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Driver Shortage: Is It the Number One Problem?

Driver shortage, turnover, churn, and the heavy hand of the government with programs like CSA and HOS were conspicuous topics at this year’s ATA Conference and Exhibition in Orlando.

In this current of passion-evoking topics, a curious result from ATRI’s “Critical Issues in Trucking” annual survey got my attention. In that survey of knowledgeable trucking folks, HOS came up as the year’s number one problem (excuse me, issue) followed second by CSA and then driver shortage.

How could that be? Everyone was talking about how difficult it is to find, recruit, hire and retain quality drivers. Bob Costello, ATA Chief Economist, said that 78 percent of large truckload carriers are now hiring drivers with no experience, compared to a trucking industry average of 26 percent. Of those not hiring experienced drivers, 40 percent are weighing that option as well.  Of experienced driver applicants, eye-popping percentages were said to be virtually unhireable based on their track record. Expert panels described how people new to trucking were the biggest turnover risk and elucidated the difficulties in keeping them happy.

Shouldn’t driver shortage be the number one concern?

Well, upon further review, for managers and owners, it is.

ATRI’s survey results included drivers, apparently lots of drivers. As ATRI pointed out, when  driver data is pulled out from the survey, the driver shortage is clearly the number one issue.  That makes sense.  Drivers aren’t worried about a driver shortage.  It’s not their problem.  In fact it’s to their benefit.  The most prevalent driver comments suggested that if there really were a driver shortage, wages, benefits and other goodies would be increasing as befits any supply and demand circumstance.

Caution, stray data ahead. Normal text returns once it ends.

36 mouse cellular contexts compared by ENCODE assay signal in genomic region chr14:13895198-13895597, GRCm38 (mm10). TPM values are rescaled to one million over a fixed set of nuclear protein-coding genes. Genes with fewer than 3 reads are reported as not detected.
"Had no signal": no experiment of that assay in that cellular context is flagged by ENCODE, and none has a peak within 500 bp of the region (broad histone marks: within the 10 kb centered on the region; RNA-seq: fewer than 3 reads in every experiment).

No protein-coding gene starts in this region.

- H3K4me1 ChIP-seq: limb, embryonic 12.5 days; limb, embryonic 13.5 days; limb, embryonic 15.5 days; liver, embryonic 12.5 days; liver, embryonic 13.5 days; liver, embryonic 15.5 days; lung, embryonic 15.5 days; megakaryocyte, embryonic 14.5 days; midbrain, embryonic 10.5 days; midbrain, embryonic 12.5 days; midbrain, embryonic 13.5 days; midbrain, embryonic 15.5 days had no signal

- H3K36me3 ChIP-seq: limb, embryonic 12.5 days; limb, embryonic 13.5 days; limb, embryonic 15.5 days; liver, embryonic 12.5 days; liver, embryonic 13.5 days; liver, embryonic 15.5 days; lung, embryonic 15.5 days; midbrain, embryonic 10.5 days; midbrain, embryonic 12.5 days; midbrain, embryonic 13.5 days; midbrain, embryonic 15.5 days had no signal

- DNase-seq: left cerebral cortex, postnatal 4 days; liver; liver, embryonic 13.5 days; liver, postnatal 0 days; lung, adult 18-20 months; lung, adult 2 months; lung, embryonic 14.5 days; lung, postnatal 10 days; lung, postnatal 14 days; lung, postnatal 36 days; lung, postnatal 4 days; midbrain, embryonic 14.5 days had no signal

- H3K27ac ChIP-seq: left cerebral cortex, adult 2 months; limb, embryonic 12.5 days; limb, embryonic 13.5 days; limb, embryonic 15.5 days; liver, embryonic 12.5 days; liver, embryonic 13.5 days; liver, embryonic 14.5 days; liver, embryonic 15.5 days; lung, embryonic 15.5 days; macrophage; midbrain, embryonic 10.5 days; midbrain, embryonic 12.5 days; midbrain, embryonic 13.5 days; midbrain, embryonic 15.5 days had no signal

We’ve said often that there is no shortage of luxuries, necessities or frivolous products in the stores.  No empty shelves.  No long waits in the bread line waiting for the truck to deliver.  Someone is making those deliveries. As Steve Gordon, COO of Gordon Trucking, said in an ATA panel discussion, “Freight’s not sitting at the docks.”

We find that some segments of trucking are experiencing driver shortages and others are not. It’s based on where the carrier runs, what’s being hauled, the length of haul and the size of the carrier. Competition in some segments can be fierce and carriers need to make good decisions. That should not begin with throwing large sums of cash into an increasingly impotent recruiting budget.

We’re very certain about two things: quality hires and engaging training make a significant difference.

Driver Shortage or Not: Quality Counts

Quality hires should be the goal for carriers who are suffering from lack of drivers and those who are not. It’s not a good idea to roll the dice when it comes to hiring drivers.

This makes the selection process all the more important.  You need a greater reliance on uncovering and evaluating the intrinsic characteristics, an applicant’s values, motivations and personality traits.If you’re having a tough time retaining drivers, more down-and-dirty quick hiring decisions is not the answer. 

"Butts in seats" is a quick fix, but it’s expensive and doesn’t last.  The focus should be on quality drivers and finding drivers who will be a good fit for your culture.  As carriers dip deeper into the pool of minimal experience (including driver school graduates), the hiring decisions get tougher.  A lack of job experience means there’s a lack of data on who to select.

On the other hand, if you’re not suffering from a shortage, it still makes sense to be selective and hire only the best.  Either way, it pays for itself to keep the problems out and bring the quality in.

Driver Shortage or Not: Training Pays

Likewise, quality training for newly hired drivers is vital, especially if you’re hiring less experienced drivers.  If a carrier is not experiencing a shortage, then there’s more time for quality training.  Either way you win.

According to FMCSA, we’re in an era where the average physical damage claim costs $13,000, average payout per injury is $321,000 and average fatality is now $7,000,000.  Effective and engaging training pays huge dividends whether it’s used as part of orientation, new-hire programs, monthly safety meetings or remedial.

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